Slide the Play open – the action feels a little stiff and ill-defined – and it assumes a form factor very close to the PSPgo's. A brushed-metal plate holds the d-pad and four (rather small) face buttons as well as start, select and menu buttons.
The recessed digital controls are precise and responsive but have a hard, microswitch-style 'click' to them which contrasts with the soft, springy touch of a PSP or a Dual Shock pad. There are left and right shoulder buttons recessed into the handset – you need to find these with the tips of your index fingers, rather than the joints as you're used to.
The most interesting inputs are the twin circular touch-pads between the buttons. These effectively replace the on-screen virtual analogue sticks that blight so many smartphone games – and they do the job well.
It's amazing the difference a little physical definition can make. Each pad has a tiny raised stud at its centre and a raised line indicating its circumference. They work best when tilting or rolling your thumbs across their surface, rather than sliding, and could well offer the best way to control traditional shooters or racing games on a phone.
The controls feel high-quality, but they don't feel like a PlayStation – something which holds true for the Xperia Play as a whole. Despite the nominal similarity to PSPgo, it doesn't bear any family resemblance to or design hallmarks of SCE products, and indeed is only passingly identifiable as a Sony Ericsson phone. It's very much an anonymous Android handset with the added novelty of game controls.
More worryingly, the Play doesn't feel like a luxury item. It's reasonably well-specced, with a 1GHz Qualcomm processor, 8GB of memory (expandable to 32GB), HDMI support and a 5-megapixel camera.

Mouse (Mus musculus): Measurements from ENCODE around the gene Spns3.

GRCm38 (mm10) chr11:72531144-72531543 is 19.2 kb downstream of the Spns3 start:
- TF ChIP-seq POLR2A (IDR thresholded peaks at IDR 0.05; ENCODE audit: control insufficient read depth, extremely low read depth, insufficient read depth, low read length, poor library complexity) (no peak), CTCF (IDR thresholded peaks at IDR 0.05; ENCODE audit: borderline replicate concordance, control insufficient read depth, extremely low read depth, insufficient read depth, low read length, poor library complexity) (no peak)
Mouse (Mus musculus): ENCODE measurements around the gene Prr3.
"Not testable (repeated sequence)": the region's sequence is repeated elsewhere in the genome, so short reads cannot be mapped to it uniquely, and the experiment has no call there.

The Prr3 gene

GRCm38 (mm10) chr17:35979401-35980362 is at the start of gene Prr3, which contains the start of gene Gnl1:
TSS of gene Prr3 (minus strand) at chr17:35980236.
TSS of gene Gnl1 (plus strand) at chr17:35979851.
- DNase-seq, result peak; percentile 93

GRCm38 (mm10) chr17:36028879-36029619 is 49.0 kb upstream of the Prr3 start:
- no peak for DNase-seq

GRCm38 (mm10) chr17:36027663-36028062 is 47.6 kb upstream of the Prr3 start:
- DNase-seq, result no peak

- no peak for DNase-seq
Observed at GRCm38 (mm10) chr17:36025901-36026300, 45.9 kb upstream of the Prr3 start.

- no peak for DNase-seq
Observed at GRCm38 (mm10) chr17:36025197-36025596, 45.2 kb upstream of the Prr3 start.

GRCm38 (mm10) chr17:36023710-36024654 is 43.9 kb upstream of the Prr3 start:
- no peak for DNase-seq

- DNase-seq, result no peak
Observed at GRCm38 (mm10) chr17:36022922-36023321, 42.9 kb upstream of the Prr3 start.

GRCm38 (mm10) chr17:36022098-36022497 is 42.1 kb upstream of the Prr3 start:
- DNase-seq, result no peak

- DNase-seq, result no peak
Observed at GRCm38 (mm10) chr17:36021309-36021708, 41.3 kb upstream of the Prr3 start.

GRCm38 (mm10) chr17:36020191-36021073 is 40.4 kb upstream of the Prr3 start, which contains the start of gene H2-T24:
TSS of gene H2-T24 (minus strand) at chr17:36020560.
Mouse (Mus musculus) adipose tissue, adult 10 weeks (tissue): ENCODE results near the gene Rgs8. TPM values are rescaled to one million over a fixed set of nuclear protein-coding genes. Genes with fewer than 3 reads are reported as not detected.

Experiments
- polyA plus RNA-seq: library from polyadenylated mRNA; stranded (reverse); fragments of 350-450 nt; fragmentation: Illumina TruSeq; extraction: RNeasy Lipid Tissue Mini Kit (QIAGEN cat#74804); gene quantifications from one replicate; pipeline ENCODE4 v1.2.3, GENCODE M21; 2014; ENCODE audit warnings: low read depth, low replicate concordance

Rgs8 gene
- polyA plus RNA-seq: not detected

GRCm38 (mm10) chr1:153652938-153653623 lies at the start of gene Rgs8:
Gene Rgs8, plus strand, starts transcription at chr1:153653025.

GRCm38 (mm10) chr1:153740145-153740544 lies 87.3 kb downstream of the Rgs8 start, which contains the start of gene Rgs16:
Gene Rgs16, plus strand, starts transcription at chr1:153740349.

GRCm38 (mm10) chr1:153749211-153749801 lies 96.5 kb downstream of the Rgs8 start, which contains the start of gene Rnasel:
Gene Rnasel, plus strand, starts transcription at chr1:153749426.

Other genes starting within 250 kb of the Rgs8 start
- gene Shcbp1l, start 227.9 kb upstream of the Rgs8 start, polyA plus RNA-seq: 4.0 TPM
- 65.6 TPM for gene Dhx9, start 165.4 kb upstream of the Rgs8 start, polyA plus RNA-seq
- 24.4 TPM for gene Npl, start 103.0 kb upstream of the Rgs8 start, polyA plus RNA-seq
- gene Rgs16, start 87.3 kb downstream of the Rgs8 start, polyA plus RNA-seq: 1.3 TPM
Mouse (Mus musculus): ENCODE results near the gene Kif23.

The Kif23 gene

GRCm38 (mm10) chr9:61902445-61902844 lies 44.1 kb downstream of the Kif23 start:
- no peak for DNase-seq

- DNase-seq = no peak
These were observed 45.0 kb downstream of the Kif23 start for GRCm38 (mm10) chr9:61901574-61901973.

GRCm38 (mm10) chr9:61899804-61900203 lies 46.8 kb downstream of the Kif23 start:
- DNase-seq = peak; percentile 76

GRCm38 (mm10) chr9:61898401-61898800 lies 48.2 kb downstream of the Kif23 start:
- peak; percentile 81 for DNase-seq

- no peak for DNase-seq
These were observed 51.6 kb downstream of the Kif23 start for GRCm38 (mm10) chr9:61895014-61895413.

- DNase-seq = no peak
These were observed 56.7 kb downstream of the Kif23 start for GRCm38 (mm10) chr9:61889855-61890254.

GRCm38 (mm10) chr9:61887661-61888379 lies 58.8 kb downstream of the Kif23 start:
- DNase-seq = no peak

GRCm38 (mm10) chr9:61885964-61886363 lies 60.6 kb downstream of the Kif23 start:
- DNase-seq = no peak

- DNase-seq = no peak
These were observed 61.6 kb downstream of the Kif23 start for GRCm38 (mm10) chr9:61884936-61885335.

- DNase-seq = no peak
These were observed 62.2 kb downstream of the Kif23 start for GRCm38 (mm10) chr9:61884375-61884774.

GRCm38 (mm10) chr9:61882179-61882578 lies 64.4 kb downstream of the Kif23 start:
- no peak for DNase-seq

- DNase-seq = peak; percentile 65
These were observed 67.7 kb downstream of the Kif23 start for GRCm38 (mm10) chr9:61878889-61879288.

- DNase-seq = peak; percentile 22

But while the slide-out surface for the game controls has an excellent finish, the back of the phone has a cheap, hollow, plastic gloss. And with its bulging profile, it's far from sleek.
Sex appeal is everything in the leisure smartphone market, and the Play has none of the allure of Apple and HTC's finest handsets. In fact, downstairs at the same event, Sony Ericsson was showing the stunning Xperia Arc, a wafer-thin and feather-light Android handset with a concave back and even more enormous 4.2-inch screen. I know which one I would have walked out with, given the choice.
So it's left to the Xperia Play's gaming credentials to justify the £40-a-month contracts that Sony Ericsson is aiming for with all the major UK network operators. This is where things get rather hazy.
Xperia Play will launch in April in the UK with seven pre-installed games and 50 compatible launch titles. Since it's the only Android phone with physical controls, games have to be re-engineered to make use of them. Sony Ericsson promises it's sending out as many dev kits and talking to as many developers as it can to ensure wide support.
EA and French copycats Gameloft are the biggest names to offer support at launch. The seven pre-installed games are The Sims 3, FIFA 10 (Madden in the US), Tetris, Bruce Lee Dragon Warrior (a fighter!), Star Battalion (a space dogfighter!), Asphalt 6 (a racing game!)... And Crash Bandicoot.